information or data. Decision making with a lack of or uncertain information can also be
regarded as a problem-solving activity to cope with future changes and variability.
This project provides students the ability to:
Apply their system thinking knowledge to real world problems.
Understand opportunities and challenges of integrated systems analysis.
Explore the synergies and negative interaction between water, energy, and food.
Examine the social, economic, and environmental benefits associated with integrated
strategy to resource and waste management.
Deliverables and Due Dates
You will work together in teams of 5 or 6 students that will be identified by the instructors. Once
the groups are established, students should arrange meetings to determine how to divide labor
and organize the report. Each group is expected to submit a ‘progress report’ and a ‘final report’,
and each student should submit a peer evaluation by assessing each other’s contribution to the
project. In addition, teams are expected to make in-class group presentation that will be
evaluated by panel members. The deliverables and due dates are shown in table below:
March 9
April 13
April 20
April 20
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final report
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group presentation
Assessing each
other’s contribution
Activities and
(out of 150)
Project progress report
Final project report
PowerPoint presentation
Peer Assessment
Progress Update:
Submit progress report on the indicated due date showing your progress up to the point of
submission. The progress report should at least include the following sections:
Progress Report Outline:
1. Introduction (10 points)
2. Existing resource and waste management strategy (water, energy, and food) (15 points)
3. The weaknesses of the current resource management strategy (15 points)
This report helps the groups to gauge the progress they make and it will give the instructors an
opportunity to provide feedback and guidance. Prepare your progress reports such that they can
be used for your final report and make sure that you include proper referencing according to the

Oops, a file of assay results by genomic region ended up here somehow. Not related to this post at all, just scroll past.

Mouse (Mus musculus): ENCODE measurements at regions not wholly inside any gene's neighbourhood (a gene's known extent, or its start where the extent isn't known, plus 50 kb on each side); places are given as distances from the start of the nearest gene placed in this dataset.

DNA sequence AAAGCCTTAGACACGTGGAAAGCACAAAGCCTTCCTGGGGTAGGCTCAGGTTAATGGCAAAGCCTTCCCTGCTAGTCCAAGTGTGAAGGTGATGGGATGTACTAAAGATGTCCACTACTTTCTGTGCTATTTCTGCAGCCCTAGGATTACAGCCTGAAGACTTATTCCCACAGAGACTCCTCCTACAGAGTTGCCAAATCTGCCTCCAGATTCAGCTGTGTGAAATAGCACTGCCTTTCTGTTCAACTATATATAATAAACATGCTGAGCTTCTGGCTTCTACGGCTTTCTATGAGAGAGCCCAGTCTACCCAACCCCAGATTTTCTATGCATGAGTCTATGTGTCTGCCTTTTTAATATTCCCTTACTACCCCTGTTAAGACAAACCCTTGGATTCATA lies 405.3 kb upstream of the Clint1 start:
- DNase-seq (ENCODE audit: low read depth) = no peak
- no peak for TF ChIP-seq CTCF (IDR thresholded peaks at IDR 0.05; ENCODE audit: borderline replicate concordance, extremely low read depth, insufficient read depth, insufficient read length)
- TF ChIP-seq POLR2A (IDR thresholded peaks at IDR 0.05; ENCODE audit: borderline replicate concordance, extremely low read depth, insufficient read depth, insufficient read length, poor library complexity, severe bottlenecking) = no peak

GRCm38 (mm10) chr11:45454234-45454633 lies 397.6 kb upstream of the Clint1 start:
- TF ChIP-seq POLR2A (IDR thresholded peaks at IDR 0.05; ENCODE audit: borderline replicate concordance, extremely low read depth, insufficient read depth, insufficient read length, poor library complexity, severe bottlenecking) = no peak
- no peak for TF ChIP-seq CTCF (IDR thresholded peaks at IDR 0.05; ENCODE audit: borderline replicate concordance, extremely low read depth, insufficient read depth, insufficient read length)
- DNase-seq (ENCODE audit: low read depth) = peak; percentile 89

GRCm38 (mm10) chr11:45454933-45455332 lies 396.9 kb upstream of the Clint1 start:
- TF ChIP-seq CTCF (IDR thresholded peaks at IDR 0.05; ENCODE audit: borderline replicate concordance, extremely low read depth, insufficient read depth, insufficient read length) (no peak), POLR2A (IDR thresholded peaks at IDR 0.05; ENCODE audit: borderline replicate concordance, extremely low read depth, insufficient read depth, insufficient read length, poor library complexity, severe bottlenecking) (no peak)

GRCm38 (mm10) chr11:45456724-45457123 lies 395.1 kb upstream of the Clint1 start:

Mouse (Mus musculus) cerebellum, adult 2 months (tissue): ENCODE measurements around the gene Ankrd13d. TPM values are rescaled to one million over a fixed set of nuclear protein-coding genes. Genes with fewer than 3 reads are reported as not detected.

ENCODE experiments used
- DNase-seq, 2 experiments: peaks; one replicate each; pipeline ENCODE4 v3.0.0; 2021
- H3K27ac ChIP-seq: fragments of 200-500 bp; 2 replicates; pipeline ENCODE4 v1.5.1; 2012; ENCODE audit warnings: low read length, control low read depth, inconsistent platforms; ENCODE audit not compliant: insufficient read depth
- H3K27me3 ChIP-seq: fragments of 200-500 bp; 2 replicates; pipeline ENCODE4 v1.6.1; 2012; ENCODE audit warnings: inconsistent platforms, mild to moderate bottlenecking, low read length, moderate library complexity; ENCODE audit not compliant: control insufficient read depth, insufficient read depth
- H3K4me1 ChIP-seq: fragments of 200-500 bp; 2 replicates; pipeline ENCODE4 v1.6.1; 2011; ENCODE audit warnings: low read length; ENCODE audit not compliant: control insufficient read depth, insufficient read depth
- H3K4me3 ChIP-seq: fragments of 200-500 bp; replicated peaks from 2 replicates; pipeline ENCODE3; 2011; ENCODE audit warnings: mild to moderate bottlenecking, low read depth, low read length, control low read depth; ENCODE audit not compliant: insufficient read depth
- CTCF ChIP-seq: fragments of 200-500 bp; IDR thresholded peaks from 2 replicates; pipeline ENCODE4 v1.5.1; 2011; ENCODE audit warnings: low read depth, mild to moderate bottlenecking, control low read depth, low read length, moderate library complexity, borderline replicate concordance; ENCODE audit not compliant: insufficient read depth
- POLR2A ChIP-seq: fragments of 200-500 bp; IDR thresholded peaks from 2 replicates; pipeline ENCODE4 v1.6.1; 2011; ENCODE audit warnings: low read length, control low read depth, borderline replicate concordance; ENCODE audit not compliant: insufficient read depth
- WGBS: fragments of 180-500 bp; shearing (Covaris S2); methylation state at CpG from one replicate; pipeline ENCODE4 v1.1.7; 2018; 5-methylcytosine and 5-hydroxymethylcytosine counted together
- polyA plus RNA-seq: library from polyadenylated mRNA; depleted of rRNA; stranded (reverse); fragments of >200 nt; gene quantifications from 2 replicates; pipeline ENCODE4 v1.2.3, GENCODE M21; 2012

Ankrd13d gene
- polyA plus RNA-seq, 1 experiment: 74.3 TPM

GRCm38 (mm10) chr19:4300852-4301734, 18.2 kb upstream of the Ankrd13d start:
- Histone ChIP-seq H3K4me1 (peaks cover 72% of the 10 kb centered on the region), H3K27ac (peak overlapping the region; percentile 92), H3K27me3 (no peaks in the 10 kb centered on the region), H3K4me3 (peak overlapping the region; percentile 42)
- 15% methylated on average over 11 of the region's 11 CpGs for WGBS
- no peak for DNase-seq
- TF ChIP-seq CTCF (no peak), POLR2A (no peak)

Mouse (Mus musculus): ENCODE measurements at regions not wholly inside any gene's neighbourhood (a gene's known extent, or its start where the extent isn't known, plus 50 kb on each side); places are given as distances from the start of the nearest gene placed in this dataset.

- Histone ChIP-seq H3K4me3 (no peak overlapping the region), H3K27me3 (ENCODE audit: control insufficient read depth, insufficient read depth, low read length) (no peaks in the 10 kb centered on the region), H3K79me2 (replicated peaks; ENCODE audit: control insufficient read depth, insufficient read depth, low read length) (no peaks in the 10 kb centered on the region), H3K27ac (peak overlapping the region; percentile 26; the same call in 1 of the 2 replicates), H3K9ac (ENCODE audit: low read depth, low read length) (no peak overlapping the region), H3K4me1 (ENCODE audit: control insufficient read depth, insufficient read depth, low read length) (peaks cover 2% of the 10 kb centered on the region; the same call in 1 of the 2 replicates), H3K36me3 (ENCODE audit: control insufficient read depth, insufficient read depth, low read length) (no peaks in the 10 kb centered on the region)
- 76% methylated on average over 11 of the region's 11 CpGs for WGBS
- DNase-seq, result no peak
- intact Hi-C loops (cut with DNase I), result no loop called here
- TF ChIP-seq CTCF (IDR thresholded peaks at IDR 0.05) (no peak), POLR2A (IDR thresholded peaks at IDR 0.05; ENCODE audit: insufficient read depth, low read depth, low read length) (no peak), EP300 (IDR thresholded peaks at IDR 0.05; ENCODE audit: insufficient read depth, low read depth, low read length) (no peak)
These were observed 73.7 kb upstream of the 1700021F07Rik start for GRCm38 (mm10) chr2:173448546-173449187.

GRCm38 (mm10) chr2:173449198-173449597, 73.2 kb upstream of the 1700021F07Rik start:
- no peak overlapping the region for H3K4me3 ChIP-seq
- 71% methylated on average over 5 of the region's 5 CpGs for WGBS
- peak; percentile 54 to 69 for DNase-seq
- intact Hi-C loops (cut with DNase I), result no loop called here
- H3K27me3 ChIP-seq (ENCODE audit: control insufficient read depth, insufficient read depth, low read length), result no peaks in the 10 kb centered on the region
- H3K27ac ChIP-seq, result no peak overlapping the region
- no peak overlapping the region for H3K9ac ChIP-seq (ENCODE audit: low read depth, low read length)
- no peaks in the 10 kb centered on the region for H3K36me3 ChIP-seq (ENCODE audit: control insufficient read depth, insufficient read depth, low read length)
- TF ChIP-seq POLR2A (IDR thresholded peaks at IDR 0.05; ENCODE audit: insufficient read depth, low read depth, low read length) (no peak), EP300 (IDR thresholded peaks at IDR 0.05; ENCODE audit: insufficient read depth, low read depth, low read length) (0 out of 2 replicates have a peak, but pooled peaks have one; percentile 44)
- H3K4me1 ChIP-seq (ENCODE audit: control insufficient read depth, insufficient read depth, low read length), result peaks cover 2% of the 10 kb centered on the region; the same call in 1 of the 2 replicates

APA document formatting:
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Final Report Description:
The final project report is due by April 13th. Each student should contribute to the report
compilation guided by a group leader. While different sections of the report can be prepared by
different team members, the final report should be coherent, reviewed by all to have a
consistent third-person voice/perspective and contain the sections provided below.
Report outline:
1. Executive summary (5 points)
2. Introduction (5 points)
? Background information of USF-Tampa campus
? The challenges of campus resource and waste management
? The need for systems approach
3. Existing resources and waste management strategies and their weaknesses (5 points)
? Discuss the current water supply and demand, sanitation and stormwater
management, energy supply, food supply and distribution, gardening and irrigation
? Analyze the main weaknesses of the existing resource and waste management
? Identify and discuss the interconnections within the water, energy, and food systems
(use systems approach)
? Analyze the existing resource and waste management system with respect to the
identified links/ interconnections (consider economic, social and environmental
4. Potential options that improve resource efficiency of the campus (10 points)
? Identify potential options that could improve the resource efficiency and waste
management of the campus
? Examine and discuss the opportunities and challenges associated with the different
? Identify the synergies and impacts among the different options
5. Strategy for resource management of the campus (15 points)
? Prioritize and select set of options to maximize the efficiency of the whole system
? Discuss the changes that you recommend to the existing resource and waste
management systems (i.e. technical, regulatory, financial options etc.)
? Discuss economic, social and environment implications of your recommendations
? Propose an integrated strategy that improves the efficiencies of campus resource
6. Conclusion (5 points)
7. Bibliography in APA format (5 points)
8. Appendix
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Report Guidelines:
1. Formatting – Arial 11 pt., 1.5 spacing.
2. Editing – Please write succinctly (i.e., conveying ample information to make your case,
while still maintaining readability). Avoid repetitive sentences (i.e., several sentences
that essentially say the same thing). The final product should be well edited to minimize
differences in writing styles between the authors as well as to ensure consistency of
information throughout. You will be marked down if the paper resembles a mere
compilation of three papers written by three authors.
3. Page Requirement – 15 to 20 pages (excluding references)
4. Citing – Use APA citation format. See Purdue APA site:
Group Communication:
Communication between group members can be difficult. It is recommended that groups get in
contact as soon as possible. Groups will be created on the course website to facilitate
communication. Additionally, free conference calling services and additional long distance
meeting options are available online at and with other
providers (Google Voice, Skype, etc.).
USF Tampa Campus Web Information:

USF Fact Book:
USF Climate Action Plan 2010:
GHG Emissions Reports 2010-11:
Energy Conservation:
Solar Energy:
Water Quality:
Stormwater Discharge Policy:
USF Food Practices:
Facilities Planning:
Botanical Gardens:
Eco-Friendly Living in the Residence Halls:
2010-2020 Tampa Campus Master Plan:
USF Urban Metabolism:
The USF STARS report: